Star Cast: Famke Janssen, Rose Williams, Alex Hassell, Finn Cole, Anna Friel
Director: Nour Wazzi
What’s Good: The film’s initial allure is undeniably captivating, immersing audiences in a gothic melodrama enriched by Nour Wazzi’s direction and the opulent setting. The clever twist of Katherine’s locked-in syndrome adds a unique layer to the mystery, initially promising an engaging plot.
What’s Bad: As the story progresses, “Locked In” disappoints with a lackluster execution of its promising elements. The detective game loses its charm, giving way to a predictably stretched conclusion. Famke Janssen’s performance, though promising, falls short under Rowan Joffe’s direction. The film’s reliance on a frustrating trope and a limited cast further hampers its impact.
Loo Break: Feel free to take a break during the prolonged flashbacks and contemplative scenes. You won’t miss crucial plot points, and it might save you from the film’s shortcomings.
Watch or Not?: While “Locked In” begins as an enticing mystery, its failure to deliver a transformative twist makes it a lackluster addition to the Netflix thriller repertoire. If you enjoy gothic melodrama but can tolerate predictability, it might be worth a watch; otherwise, consider other options.
Available On: Netflix
Runtime: 1h 36m
“Locked In” introduces viewers to an intriguing world of mystery and forbidden secrets, as we follow Katherine, a former actor battling locked-in syndrome. The narrative weaves through her adopted daughter Lina’s past, unfolding a tale of family clashes, inheritance disputes, and a picturesque manor concealing dark mysteries.
Locked In Movie Review: Script Analysis
Initially, “Locked In” boasts a promising script with a unique premise, blending elements of gothic melodrama and suspense. The introduction of locked-in syndrome as a plot device adds an intriguing layer to the mystery, creating anticipation for a compelling narrative twist. However, the script’s potential is undermined by a reliance on a repetitive plot device – the disclosure of vital information through dialogue before rewinding to depict events. This pattern diminishes suspense and renders the ultimate revelation disappointingly foreseeable, detracting from the film’s ability to engage its audience.
The limited cast further hampers the script’s impact, as the film fails to explore the depth needed for a captivating mystery. With only five primary characters, including the victim and a character in the present, the potential suspects are noticeably limited. The editing, interlacing flashbacks with present-day scenes and introducing superfluous content, exacerbates the pacing issues and contributes to the script’s inability to sustain a compelling sense of intrigue. Despite moments of promise, “Locked In” struggles to deliver on its script’s potential, leaving viewers yearning for a more dynamic and unpredictable narrative.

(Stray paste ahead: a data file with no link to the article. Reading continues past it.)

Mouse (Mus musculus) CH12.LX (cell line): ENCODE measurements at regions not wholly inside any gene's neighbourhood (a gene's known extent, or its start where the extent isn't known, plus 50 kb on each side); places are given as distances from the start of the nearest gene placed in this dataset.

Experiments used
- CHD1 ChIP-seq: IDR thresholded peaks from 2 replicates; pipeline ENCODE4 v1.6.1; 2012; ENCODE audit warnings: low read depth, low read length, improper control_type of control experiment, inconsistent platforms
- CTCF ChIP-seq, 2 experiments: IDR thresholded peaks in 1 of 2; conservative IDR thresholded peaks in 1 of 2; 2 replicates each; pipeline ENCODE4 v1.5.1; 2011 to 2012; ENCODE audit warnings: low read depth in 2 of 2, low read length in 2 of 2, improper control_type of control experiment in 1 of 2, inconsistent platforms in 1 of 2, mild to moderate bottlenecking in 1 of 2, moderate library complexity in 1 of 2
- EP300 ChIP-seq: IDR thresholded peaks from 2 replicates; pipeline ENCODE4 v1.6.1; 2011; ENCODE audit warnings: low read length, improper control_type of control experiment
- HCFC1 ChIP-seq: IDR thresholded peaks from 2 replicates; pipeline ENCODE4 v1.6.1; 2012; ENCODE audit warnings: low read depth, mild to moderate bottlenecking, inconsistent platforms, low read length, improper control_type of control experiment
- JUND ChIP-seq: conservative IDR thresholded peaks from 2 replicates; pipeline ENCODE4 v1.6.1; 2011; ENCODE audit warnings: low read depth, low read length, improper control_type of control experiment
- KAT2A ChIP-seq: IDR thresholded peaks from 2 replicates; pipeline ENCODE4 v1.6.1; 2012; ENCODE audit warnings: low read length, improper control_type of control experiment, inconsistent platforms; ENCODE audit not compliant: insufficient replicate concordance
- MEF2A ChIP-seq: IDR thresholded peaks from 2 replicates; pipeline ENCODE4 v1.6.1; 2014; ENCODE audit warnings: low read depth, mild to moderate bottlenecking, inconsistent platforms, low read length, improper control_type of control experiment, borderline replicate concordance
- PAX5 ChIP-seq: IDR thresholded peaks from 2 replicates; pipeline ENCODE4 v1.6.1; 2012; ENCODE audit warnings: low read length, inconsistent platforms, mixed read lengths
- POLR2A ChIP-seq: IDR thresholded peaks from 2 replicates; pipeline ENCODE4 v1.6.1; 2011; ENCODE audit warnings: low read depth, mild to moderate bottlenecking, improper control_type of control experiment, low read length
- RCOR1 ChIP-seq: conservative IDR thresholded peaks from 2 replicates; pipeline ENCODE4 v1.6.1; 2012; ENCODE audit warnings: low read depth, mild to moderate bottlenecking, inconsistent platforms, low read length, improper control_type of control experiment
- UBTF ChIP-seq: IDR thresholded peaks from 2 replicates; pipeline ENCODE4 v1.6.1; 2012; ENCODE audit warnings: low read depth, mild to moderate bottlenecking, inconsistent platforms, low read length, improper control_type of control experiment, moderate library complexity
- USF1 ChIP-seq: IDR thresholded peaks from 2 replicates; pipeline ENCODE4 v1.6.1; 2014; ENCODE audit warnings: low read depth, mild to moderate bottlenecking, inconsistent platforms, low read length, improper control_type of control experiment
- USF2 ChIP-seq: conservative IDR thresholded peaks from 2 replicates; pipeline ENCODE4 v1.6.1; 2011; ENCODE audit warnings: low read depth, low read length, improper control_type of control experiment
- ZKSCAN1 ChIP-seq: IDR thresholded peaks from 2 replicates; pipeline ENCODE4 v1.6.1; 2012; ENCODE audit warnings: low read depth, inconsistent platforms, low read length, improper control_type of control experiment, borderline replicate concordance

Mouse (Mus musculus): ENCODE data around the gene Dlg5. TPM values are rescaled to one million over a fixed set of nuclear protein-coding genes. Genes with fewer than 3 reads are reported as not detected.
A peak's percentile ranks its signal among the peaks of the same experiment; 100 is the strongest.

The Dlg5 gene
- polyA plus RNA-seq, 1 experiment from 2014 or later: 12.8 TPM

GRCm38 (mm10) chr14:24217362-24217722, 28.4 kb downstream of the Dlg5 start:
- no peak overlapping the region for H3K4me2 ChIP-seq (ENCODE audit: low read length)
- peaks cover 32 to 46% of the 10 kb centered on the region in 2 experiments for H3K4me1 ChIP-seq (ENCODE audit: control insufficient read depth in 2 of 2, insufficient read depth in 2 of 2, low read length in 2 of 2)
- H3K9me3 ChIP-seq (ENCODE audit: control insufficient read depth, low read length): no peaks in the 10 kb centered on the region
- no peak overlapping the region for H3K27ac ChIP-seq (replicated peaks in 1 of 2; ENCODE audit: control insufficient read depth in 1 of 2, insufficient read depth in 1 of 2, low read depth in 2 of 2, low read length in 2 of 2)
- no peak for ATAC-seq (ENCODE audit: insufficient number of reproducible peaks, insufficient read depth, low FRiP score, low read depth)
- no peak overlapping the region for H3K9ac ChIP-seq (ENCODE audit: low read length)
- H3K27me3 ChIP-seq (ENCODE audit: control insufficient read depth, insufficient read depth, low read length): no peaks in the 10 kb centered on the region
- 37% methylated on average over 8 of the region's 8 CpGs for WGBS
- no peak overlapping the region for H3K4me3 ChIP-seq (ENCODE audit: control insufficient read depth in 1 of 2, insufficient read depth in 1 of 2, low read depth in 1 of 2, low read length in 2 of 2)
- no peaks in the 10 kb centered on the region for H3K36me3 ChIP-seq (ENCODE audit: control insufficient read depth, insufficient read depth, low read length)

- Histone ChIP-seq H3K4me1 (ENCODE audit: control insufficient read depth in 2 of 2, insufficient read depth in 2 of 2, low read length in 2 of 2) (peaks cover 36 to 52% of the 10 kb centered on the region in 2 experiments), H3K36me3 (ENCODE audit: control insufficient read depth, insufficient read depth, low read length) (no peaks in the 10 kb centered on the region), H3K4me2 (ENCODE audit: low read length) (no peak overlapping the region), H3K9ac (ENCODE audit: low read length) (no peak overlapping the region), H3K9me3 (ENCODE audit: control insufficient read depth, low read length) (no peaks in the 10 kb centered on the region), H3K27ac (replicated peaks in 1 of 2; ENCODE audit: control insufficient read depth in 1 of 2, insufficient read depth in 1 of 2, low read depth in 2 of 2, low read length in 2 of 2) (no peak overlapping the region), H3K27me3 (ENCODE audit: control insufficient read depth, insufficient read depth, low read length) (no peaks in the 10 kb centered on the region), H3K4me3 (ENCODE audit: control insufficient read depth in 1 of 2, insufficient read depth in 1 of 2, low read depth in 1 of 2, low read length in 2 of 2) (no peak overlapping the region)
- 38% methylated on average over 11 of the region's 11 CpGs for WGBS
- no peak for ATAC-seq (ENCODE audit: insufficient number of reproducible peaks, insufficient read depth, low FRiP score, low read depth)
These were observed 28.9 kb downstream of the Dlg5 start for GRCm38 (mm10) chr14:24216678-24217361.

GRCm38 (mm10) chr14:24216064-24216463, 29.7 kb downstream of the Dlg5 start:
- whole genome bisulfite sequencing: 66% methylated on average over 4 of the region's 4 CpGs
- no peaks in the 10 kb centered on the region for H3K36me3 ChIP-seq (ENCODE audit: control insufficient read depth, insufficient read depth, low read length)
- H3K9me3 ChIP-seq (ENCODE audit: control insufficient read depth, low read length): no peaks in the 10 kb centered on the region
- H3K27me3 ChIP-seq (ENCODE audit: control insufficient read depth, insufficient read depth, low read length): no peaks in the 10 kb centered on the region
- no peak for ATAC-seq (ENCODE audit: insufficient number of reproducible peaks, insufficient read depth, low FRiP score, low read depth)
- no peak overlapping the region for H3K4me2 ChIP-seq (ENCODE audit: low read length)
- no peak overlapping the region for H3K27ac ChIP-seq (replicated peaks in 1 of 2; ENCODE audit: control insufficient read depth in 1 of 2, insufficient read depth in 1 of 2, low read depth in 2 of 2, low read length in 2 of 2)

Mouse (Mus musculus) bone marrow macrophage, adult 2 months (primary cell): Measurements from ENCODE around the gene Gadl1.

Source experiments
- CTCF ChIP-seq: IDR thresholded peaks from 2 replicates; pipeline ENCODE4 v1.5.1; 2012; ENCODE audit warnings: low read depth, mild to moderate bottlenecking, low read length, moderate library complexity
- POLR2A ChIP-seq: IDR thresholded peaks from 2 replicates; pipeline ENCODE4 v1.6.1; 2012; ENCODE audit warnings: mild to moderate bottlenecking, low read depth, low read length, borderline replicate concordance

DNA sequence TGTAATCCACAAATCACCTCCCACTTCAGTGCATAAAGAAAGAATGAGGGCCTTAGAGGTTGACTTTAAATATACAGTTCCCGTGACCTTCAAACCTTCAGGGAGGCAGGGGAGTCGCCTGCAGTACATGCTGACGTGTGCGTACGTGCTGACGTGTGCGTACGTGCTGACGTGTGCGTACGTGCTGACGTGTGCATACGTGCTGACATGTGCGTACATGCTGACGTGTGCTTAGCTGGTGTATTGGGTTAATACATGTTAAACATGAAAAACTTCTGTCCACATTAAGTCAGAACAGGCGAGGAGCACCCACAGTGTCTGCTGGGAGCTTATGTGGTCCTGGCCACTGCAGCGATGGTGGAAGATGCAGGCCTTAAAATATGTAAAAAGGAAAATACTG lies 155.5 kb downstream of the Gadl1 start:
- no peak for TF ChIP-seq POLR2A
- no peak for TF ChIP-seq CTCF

Locked In Movie Review: Star Performance
Famke Janssen grapples with a role that initially promised campy brilliance but fell somewhat adrift under Rowan Joffe’s direction. While there’s potential for indulging in the character of a shotgun-wielding ex-TV star battling locked-in syndrome, Janssen’s portrayal lacks the anticipated vibrancy. On the other hand, Anna Friel delivers a stellar performance, showcasing her acting prowess in a role that, despite its strengths, remains underdeveloped. The ensemble cast, despite its notable talent, faces a challenge with a script that does little to flesh out characters, leaving viewers questioning the purpose of their involvement. Overall, the star performances are a mixed bag, with moments of brilliance overshadowed by underdeveloped characters and unfulfilled potential.
Locked In Movie Review: Direction, Music
Nour Wazzi’s direction in “Locked In” initially immerses the audience in a visually captivating world of gothic melodrama. The opulent mansion, shrouded in darkness and rain, sets the stage for a whimsical fairytale ambiance. However, as the narrative unfolds predictably, the allure diminishes, and the potential for sustained atmospheric tension wanes. Wazzi’s ability to capture the film’s initial intrigue is evident, but the direction struggles to maintain its impact throughout the unfolding detective game.
The music in “Locked In” complements the atmospheric elements, enhancing the gothic ambiance. It effectively underscores the film’s early stages, contributing to the immersive experience. However, as the plot loses its charm, the music fails to elevate the viewing experience or compensate for the diminishing narrative impact. While the initial collaboration between direction and music creates a promising atmosphere, it becomes apparent that these elements are unable to fully salvage the film from its overall shortcomings.
Locked In Movie Review: The Last Word
“Locked In” starts with the promise of a gripping mystery but succumbs to predictability and a lack of depth. Despite a strong premise and moments of intrigue, it fails to deliver the excitement expected from a thriller. Consider this one if you have a penchant for atmospheric dramas, but be prepared for unfulfilled potential.
Locked In Trailer
Locked In was released on November 1, 2023.
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For more recommendations, read our The Killer Movie Review here.